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Jeff Marootian, D.C. director of transportation, speaks at an Axios event Dec. 10. Photo: Jeffrey Snyder for Axios

The District of Columbia's transportation chief Jeff Marootian expects Amazon's new HQ2 to spur new transportation projects to help ease congestion and incentivize more sustainable transit.

Driving the news: Amazon got final approval for its second headquarters in Arlington County last week. Local residents have expressed concern that the new National Landing development and influx of new workers trying to get there every day will lead to more gridlock.

What he's saying: Marootian says those concerns "are opportunities for us to deliver new projects like new bridges, new pedestrian and bicycling facilities, to expand and improve on our metro system," adding that Amazon's presence "gives us that incentive and gives us a platform to build those exciting projects."

D.C. has many transit irons in the fire:

Scooters: The District DOT this month selected four companies — Uber-owned Jump, Lyft, Skip and Spin — to deploy up to 10,000 scooters starting in January.

  • That cuts the current number of operators in half (Bird, Lime, Bolt and Razor won't be returning), but nearly doubles the number of scooters allowed.
  • "There are just so many companies that are offering these services, in order to manage that successfully, we felt very strongly that there needed to be fewer companies operating in the District," he said.

Curbside management: The city entered a three-month pilot project with curbFlow, a curbside reservation company, to rein in the chaos on the curbs.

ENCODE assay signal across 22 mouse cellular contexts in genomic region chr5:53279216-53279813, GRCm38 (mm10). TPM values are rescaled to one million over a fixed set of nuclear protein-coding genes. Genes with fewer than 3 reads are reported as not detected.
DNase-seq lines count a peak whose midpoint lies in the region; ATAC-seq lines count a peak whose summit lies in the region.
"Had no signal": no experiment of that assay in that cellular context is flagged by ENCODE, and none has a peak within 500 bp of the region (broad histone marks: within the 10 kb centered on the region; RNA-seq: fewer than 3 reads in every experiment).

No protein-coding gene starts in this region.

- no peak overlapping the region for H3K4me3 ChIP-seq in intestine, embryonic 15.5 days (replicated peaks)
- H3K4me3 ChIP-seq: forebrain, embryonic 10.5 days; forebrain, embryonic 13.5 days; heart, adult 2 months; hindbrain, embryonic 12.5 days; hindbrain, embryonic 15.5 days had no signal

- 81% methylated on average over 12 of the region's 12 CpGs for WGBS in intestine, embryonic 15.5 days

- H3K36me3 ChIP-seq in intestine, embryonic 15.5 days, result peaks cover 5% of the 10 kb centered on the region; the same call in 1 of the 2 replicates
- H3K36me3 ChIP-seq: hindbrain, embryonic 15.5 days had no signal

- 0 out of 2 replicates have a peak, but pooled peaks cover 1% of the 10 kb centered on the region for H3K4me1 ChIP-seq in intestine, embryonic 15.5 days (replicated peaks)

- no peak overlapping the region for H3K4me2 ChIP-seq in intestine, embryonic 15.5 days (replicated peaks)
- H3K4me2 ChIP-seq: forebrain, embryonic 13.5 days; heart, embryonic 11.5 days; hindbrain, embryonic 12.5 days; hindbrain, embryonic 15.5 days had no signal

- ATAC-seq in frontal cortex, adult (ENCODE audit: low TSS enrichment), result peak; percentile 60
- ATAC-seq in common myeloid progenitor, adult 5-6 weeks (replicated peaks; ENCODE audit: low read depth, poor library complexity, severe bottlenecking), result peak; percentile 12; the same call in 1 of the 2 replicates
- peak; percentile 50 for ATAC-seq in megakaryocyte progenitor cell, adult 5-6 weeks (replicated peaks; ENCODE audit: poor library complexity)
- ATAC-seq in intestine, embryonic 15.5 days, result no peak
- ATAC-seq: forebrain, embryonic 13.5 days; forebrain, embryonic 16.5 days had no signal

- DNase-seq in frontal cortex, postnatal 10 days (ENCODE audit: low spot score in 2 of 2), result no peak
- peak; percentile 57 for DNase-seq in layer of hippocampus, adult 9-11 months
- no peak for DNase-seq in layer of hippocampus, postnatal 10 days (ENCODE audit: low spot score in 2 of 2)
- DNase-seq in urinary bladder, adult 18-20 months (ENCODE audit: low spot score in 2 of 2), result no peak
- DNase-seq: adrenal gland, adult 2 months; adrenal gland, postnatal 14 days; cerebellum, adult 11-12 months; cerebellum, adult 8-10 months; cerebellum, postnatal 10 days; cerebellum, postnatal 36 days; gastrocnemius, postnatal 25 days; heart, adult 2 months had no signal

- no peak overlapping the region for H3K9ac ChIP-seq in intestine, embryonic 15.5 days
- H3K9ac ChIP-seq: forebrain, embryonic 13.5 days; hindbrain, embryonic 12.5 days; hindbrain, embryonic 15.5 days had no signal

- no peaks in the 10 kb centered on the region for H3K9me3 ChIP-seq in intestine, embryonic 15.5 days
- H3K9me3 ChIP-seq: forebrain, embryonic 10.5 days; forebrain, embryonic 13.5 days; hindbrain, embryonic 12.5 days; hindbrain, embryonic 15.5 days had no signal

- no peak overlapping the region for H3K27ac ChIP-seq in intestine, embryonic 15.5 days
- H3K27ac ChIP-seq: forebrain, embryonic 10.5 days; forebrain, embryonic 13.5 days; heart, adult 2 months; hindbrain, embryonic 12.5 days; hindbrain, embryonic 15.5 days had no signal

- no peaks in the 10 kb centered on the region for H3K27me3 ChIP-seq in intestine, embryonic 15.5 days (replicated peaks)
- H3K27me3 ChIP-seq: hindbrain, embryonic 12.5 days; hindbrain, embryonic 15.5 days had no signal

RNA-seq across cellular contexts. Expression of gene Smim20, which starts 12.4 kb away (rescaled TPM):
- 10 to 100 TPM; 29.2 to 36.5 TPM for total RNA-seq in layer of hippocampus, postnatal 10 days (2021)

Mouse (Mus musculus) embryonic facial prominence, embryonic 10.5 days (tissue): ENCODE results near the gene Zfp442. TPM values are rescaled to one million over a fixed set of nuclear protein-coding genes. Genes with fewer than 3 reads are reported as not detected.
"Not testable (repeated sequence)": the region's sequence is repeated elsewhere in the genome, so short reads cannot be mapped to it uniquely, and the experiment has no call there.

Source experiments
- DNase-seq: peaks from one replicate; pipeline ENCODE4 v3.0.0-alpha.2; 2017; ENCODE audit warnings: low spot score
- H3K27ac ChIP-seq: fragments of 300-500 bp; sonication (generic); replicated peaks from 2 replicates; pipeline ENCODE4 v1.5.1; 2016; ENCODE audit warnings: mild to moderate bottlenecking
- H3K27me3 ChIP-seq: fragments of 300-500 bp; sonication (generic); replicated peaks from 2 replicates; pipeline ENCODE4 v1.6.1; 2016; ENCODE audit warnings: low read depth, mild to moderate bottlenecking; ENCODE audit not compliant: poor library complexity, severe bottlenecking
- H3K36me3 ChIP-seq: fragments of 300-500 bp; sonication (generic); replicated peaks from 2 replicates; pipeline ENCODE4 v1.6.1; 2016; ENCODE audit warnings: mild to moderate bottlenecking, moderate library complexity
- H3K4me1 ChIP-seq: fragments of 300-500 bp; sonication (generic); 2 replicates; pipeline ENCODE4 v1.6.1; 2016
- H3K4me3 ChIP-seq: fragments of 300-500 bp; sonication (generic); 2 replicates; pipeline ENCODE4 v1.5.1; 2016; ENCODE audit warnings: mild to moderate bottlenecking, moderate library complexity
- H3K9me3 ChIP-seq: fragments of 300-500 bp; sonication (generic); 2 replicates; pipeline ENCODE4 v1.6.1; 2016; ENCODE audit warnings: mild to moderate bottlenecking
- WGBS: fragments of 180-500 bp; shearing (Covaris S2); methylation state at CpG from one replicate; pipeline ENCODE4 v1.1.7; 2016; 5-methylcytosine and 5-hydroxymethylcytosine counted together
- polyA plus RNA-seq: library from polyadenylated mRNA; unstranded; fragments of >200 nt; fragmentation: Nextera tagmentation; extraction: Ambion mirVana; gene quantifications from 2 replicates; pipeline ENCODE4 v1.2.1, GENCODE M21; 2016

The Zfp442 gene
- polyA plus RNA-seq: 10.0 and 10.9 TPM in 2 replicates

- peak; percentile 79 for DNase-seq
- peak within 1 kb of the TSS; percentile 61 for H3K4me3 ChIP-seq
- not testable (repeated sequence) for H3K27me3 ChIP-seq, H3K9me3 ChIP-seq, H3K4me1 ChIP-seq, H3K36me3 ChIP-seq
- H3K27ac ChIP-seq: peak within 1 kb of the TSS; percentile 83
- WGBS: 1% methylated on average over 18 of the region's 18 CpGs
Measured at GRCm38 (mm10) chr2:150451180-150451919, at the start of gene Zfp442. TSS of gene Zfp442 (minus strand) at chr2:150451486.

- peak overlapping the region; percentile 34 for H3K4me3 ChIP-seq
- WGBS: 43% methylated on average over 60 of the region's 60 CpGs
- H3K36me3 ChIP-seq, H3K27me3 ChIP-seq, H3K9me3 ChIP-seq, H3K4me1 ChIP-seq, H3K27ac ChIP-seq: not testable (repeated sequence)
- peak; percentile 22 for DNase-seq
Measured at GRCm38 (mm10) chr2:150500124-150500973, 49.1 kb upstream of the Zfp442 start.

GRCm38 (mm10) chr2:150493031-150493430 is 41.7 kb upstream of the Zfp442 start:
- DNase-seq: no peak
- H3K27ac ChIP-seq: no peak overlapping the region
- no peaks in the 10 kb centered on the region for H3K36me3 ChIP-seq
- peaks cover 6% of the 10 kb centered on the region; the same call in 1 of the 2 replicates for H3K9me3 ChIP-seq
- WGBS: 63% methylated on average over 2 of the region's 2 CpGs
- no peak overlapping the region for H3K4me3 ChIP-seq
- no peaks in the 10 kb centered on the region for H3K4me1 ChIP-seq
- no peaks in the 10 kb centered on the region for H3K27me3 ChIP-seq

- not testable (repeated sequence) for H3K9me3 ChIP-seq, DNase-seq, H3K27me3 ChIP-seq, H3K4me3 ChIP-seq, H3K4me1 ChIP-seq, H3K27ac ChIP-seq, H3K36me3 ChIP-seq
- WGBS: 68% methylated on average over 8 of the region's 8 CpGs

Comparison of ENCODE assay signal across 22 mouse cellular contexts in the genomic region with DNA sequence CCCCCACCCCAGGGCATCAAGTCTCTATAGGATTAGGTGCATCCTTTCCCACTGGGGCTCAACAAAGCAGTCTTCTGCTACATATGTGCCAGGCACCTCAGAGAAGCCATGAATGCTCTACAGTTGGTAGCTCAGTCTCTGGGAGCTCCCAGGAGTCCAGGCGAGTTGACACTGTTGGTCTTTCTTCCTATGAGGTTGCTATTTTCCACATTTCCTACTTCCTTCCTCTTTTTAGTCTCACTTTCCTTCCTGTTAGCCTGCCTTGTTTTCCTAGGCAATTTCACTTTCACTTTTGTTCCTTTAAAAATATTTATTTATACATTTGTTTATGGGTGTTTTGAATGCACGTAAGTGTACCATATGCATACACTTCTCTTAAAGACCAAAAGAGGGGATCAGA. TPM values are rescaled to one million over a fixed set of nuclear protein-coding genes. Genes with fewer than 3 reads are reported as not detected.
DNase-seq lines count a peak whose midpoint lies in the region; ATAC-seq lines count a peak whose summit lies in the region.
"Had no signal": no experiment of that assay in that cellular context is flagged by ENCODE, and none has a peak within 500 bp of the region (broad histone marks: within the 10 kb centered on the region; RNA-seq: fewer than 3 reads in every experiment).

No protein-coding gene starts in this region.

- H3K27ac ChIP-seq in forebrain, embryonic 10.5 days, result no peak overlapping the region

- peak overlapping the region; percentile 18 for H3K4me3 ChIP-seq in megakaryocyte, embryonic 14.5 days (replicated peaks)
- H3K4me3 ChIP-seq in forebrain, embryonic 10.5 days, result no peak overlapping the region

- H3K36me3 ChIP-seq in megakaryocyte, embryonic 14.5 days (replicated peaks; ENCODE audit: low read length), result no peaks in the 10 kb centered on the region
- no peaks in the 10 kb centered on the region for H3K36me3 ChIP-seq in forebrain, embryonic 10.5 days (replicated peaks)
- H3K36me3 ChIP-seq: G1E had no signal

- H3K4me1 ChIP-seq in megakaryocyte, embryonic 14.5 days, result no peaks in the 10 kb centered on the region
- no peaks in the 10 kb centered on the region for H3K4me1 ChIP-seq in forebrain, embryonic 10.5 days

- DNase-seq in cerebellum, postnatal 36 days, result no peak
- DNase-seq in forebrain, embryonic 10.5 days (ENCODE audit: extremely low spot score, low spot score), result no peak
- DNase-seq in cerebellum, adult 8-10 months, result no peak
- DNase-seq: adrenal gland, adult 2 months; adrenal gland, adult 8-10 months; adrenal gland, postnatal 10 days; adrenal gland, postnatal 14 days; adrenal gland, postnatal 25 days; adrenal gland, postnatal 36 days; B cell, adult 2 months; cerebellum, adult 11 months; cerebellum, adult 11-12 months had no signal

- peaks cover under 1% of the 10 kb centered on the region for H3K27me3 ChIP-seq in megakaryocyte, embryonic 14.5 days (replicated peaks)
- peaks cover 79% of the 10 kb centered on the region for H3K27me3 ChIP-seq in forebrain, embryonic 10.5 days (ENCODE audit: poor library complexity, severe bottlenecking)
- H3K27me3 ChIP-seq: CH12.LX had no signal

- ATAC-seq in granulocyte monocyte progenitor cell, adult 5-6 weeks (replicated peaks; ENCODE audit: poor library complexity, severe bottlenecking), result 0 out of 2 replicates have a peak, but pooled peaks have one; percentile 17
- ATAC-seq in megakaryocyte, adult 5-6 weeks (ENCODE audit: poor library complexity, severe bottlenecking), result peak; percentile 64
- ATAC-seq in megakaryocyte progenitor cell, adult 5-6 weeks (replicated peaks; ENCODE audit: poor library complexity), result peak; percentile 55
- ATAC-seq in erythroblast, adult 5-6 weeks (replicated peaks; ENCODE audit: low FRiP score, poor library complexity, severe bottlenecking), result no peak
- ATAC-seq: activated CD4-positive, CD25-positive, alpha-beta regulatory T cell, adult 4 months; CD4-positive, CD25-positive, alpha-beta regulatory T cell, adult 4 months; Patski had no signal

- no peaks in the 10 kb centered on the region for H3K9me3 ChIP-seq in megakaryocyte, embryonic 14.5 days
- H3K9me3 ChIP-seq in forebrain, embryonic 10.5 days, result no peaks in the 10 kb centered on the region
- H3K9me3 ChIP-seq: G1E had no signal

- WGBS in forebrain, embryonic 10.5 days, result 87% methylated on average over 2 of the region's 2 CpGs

• The result was a 64% reduction in double parking. Marootian said the city is "definitely thinking about" a longer-term engagement with similar platforms, but he didn't commit.

Congestion pricing: Highly trafficked parts of the city like Navy Yard and Chinatown already have dynamic parking pricing, meaning the cost of parking increases during peak times.

  • D.C. is conducting a study to consider other congestion pricing schemes.

Also coming are more dedicated bus lanes, priority traffic signals for buses and redesigning busy corridors, like K Street Northwest.

Go deeper:

Go deeper

Biden taps Brian Deese to lead National Economic Council

Brian Deese (L) in 2015 with special envoy for climate change Todd Stern (C) and Secretary of State John Kerry (R). Photo: Mandel Ngan/AFP via Getty Images

President-elect Joe Biden announced Thursday that he has selected Brian Deese, a former Obama climate aide and head of sustainable investing at BlackRock, to serve as director of the National Economic Council.

Why it matters: The influential position does not require Senate confirmation, but Deese's time working for BlackRock, the world's largest asset manager and an investor in fossil fuels, has made him a target of criticism from progressives.

Felix Salmon, author of Capital
32 mins ago - Economy & Business

The places regulation does not reach

Illustration: Aïda Amer/Axios

Financial regulation is not exactly simple anywhere in the world. But one country stands out for the sheer amount of complexity and confusion in its regulatory regime — the U.S.

Why it matters: Important companies fall through the cracks, largely unregulated, while others contend with a vast array of regulatory bodies, none of which are remotely predictable.

1 hour ago - Economy & Business

Boeing gets huge 737 Max order from Ryanair, boosting hope for quick rebound

Ryanair low cost airline Boeing 737-800 aircraft as seen over the runway. Photo by Nik Oiko/SOPA Images/LightRocket via Getty Images

Dublin-based Ryanair said it would add 75 more planes to an existing order for Boeing's 737 Max airplanes, a giant vote of confidence as Boeing seeks to revive sales of its best-selling plane after a 20-month safety ban following two fatal crashes.

The big picture: Ryanair's big order, on the heels of breakthrough vaccine news, is also a promising sign that the devastated airline industry might recover from the global pandemic sooner than expected.